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Armstrong, Congress must carefully consider REINS Act

Last week, U.S. Rep. Kelly Armstrong was among the House members introducing the Regulations from the Executive in Need of Scrutiny Act.

The aptly named REINS Act, if taken up by the House and eventually becomes the law of the land, would ostensibly rein in major executive agencies’ regulations. It would require Congress and the president to approve rules that would have an annual impact on the economy of $100 million or more.

“This bill reasserts Congress’s role in writing laws and increases accountability to the American people by requiring congressional approval of regulations that would cost the economy over $100 million, drastically increase costs for consumers, or otherwise harm the economy,” said the Republican congressman from North Dakota, via a press release. “Reining in the unelected bureaucracy will save taxpayer dollars and keep the economy growing.”

There is certainly good intent behind the measure. Many in government and in business believe there are too many regulations that come from bureaucrats and not from congressional action. Regulators produce volumes of new regulations annually, which often cost the private sector and impact the overall economy. One of President Trump’s asserted goals is to continue eliminating regulations.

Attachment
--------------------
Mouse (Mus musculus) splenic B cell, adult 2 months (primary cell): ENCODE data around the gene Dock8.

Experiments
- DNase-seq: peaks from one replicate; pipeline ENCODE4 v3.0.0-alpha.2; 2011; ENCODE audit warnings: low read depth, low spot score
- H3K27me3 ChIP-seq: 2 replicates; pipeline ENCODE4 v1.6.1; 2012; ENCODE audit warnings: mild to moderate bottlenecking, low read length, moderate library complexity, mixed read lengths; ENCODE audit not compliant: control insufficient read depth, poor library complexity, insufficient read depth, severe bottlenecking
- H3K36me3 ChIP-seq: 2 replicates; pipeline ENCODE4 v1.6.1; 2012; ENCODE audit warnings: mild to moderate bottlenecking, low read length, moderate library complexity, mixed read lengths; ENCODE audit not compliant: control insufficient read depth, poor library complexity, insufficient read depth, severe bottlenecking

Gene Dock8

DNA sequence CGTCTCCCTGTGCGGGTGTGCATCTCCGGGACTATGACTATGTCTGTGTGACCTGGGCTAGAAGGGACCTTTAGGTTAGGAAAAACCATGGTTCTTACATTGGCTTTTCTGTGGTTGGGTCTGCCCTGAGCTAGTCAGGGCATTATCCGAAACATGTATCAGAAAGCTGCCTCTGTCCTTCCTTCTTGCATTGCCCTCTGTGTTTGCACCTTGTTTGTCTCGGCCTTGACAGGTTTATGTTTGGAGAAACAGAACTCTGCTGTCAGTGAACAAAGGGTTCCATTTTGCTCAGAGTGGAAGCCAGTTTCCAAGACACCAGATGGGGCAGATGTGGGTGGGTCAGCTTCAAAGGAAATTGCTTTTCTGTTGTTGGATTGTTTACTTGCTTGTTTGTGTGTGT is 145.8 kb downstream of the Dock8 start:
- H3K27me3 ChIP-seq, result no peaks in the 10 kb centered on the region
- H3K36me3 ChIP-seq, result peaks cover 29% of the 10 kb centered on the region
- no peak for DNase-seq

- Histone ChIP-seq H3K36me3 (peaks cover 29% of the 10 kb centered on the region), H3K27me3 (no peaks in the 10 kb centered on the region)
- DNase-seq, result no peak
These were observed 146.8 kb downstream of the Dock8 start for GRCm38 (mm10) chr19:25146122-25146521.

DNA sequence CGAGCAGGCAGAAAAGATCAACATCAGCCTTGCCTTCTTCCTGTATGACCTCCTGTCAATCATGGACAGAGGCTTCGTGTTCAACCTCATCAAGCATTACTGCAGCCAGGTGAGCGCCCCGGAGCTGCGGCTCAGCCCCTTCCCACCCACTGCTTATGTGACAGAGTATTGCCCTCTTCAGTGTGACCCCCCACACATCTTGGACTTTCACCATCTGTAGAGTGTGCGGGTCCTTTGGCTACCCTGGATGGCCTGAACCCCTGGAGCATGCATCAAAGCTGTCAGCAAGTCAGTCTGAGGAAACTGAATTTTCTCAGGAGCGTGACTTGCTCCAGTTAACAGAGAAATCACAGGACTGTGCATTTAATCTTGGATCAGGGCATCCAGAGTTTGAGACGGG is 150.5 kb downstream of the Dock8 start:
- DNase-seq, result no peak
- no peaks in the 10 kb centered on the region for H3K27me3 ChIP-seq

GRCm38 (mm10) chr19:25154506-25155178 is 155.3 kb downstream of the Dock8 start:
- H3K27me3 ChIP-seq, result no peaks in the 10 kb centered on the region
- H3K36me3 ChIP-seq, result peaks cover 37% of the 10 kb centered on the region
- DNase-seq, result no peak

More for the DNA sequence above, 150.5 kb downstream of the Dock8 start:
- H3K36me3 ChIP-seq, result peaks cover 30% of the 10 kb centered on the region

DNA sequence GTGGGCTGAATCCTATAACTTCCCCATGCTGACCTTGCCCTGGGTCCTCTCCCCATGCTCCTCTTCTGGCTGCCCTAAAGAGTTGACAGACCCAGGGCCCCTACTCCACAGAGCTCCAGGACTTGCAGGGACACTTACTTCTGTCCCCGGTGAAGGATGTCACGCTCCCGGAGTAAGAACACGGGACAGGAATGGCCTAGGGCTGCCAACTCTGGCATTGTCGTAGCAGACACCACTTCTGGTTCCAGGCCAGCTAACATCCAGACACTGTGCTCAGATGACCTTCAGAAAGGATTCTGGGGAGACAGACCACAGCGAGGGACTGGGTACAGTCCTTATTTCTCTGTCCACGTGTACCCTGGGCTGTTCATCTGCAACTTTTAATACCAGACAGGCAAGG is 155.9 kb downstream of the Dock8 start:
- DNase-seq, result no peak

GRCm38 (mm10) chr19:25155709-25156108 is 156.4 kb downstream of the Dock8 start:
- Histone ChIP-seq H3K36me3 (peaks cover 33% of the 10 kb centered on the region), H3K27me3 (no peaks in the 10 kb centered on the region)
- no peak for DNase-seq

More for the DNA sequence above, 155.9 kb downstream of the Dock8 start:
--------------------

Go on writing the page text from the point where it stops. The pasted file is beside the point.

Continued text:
On the surface, the bill would make a lot of sense. Unelected bureaucrats shouldn’t be able to create regulations that seriously cost the economy without some sort of congressional oversight.

Doug Collins, R-Ga., another House member introducing the REINS Act said in a press release, “Article I of the Constitution, in its very first words, gives Congress the federal government’s legislative power, yet federal agencies routinely try to impose burdensome financial consequences without congressional input. That’s not right.”

That’s a perfectly reasonable argument.

However, the REINS Act, if taken up by a Democrat-controlled House for consideration warrants very serious debate. With the current state of vitriol and lack of cooperation between the two parties, regulatory approval could easily become yet another partisan hot potato, even impactful regulations that are perfectly reasonable.

That’s the risk in the REINS Act, and it should be very carefully considered.

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